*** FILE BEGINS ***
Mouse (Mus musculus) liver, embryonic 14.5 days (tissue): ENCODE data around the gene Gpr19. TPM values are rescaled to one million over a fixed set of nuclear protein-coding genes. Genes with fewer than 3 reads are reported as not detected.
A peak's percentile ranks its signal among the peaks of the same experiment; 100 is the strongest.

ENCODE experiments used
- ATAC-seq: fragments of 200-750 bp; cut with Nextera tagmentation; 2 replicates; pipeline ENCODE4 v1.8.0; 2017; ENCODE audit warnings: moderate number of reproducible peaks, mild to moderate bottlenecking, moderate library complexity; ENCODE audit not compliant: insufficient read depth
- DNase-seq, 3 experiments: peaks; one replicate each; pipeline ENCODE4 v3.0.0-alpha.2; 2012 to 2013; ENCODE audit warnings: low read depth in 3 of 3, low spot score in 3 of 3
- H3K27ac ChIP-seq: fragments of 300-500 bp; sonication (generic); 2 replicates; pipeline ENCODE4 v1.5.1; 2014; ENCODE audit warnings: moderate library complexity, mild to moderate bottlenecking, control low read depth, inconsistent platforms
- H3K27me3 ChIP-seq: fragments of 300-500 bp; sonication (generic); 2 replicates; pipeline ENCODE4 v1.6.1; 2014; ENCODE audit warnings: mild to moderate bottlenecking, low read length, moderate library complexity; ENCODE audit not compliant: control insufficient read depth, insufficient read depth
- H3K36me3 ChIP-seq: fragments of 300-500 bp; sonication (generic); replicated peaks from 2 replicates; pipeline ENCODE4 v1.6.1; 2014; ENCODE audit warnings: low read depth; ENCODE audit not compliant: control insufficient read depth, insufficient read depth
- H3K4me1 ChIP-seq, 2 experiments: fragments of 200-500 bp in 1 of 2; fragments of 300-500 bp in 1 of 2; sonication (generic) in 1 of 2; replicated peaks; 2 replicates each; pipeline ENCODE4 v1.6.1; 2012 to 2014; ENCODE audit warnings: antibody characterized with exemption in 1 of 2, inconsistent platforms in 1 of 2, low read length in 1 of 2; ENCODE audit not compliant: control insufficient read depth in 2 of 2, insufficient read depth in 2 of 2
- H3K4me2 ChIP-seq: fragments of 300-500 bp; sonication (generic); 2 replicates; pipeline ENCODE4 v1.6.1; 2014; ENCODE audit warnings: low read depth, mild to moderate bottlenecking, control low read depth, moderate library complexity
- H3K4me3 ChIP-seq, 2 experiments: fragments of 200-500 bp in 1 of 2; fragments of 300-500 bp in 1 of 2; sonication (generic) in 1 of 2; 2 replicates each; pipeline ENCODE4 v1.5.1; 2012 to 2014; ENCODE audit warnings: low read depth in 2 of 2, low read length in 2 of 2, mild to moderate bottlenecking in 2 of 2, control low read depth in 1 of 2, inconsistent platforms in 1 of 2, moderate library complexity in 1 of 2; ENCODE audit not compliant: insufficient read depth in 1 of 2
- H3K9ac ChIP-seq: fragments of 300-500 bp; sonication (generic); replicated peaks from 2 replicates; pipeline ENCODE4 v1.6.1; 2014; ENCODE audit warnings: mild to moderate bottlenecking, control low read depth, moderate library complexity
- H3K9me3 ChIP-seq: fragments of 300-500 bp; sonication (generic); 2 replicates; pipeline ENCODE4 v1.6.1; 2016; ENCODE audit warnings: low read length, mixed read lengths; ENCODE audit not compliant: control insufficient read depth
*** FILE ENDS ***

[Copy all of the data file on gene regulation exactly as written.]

Mouse (Mus musculus) liver, embryonic 14.5 days (tissue): ENCODE data around the gene Gpr19. TPM values are rescaled to one million over a fixed set of nuclear protein-coding genes. Genes with fewer than 3 reads are reported as not detected.
A peak's percentile ranks its signal among the peaks of the same experiment; 100 is the strongest.

ENCODE experiments used
- ATAC-seq: fragments of 200-750 bp; cut with Nextera tagmentation; 2 replicates; pipeline ENCODE4 v1.8.0; 2017; ENCODE audit warnings: moderate number of reproducible peaks, mild to moderate bottlenecking, moderate library complexity; ENCODE audit not compliant: insufficient read depth
- DNase-seq, 3 experiments: peaks; one replicate each; pipeline ENCODE4 v3.0.0-alpha.2; 2012 to 2013; ENCODE audit warnings: low read depth in 3 of 3, low spot score in 3 of 3
- H3K27ac ChIP-seq: fragments of 300-500 bp; sonication (generic); 2 replicates; pipeline ENCODE4 v1.5.1; 2014; ENCODE audit warnings: moderate library complexity, mild to moderate bottlenecking, control low read depth, inconsistent platforms
- H3K27me3 ChIP-seq: fragments of 300-500 bp; sonication (generic); 2 replicates; pipeline ENCODE4 v1.6.1; 2014; ENCODE audit warnings: mild to moderate bottlenecking, low read length, moderate library complexity; ENCODE audit not compliant: control insufficient read depth, insufficient read depth
- H3K36me3 ChIP-seq: fragments of 300-500 bp; sonication (generic); replicated peaks from 2 replicates; pipeline ENCODE4 v1.6.1; 2014; ENCODE audit warnings: low read depth; ENCODE audit not compliant: control insufficient read depth, insufficient read depth
- H3K4me1 ChIP-seq, 2 experiments: fragments of 200-500 bp in 1 of 2; fragments of 300-500 bp in 1 of 2; sonication (generic) in 1 of 2; replicated peaks; 2 replicates each; pipeline ENCODE4 v1.6.1; 2012 to 2014; ENCODE audit warnings: antibody characterized with exemption in 1 of 2, inconsistent platforms in 1 of 2, low read length in 1 of 2; ENCODE audit not compliant: control insufficient read depth in 2 of 2, insufficient read depth in 2 of 2
- H3K4me2 ChIP-seq: fragments of 300-500 bp; sonication (generic); 2 replicates; pipeline ENCODE4 v1.6.1; 2014; ENCODE audit warnings: low read depth, mild to moderate bottlenecking, control low read depth, moderate library complexity
- H3K4me3 ChIP-seq, 2 experiments: fragments of 200-500 bp in 1 of 2; fragments of 300-500 bp in 1 of 2; sonication (generic) in 1 of 2; 2 replicates each; pipeline ENCODE4 v1.5.1; 2012 to 2014; ENCODE audit warnings: low read depth in 2 of 2, low read length in 2 of 2, mild to moderate bottlenecking in 2 of 2, control low read depth in 1 of 2, inconsistent platforms in 1 of 2, moderate library complexity in 1 of 2; ENCODE audit not compliant: insufficient read depth in 1 of 2
- H3K9ac ChIP-seq: fragments of 300-500 bp; sonication (generic); replicated peaks from 2 replicates; pipeline ENCODE4 v1.6.1; 2014; ENCODE audit warnings: mild to moderate bottlenecking, control low read depth, moderate library complexity
- H3K9me3 ChIP-seq: fragments of 300-500 bp; sonication (generic); 2 replicates; pipeline ENCODE4 v1.6.1; 2016; ENCODE audit warnings: low read length, mixed read lengths; ENCODE audit not compliant: control insufficient read depth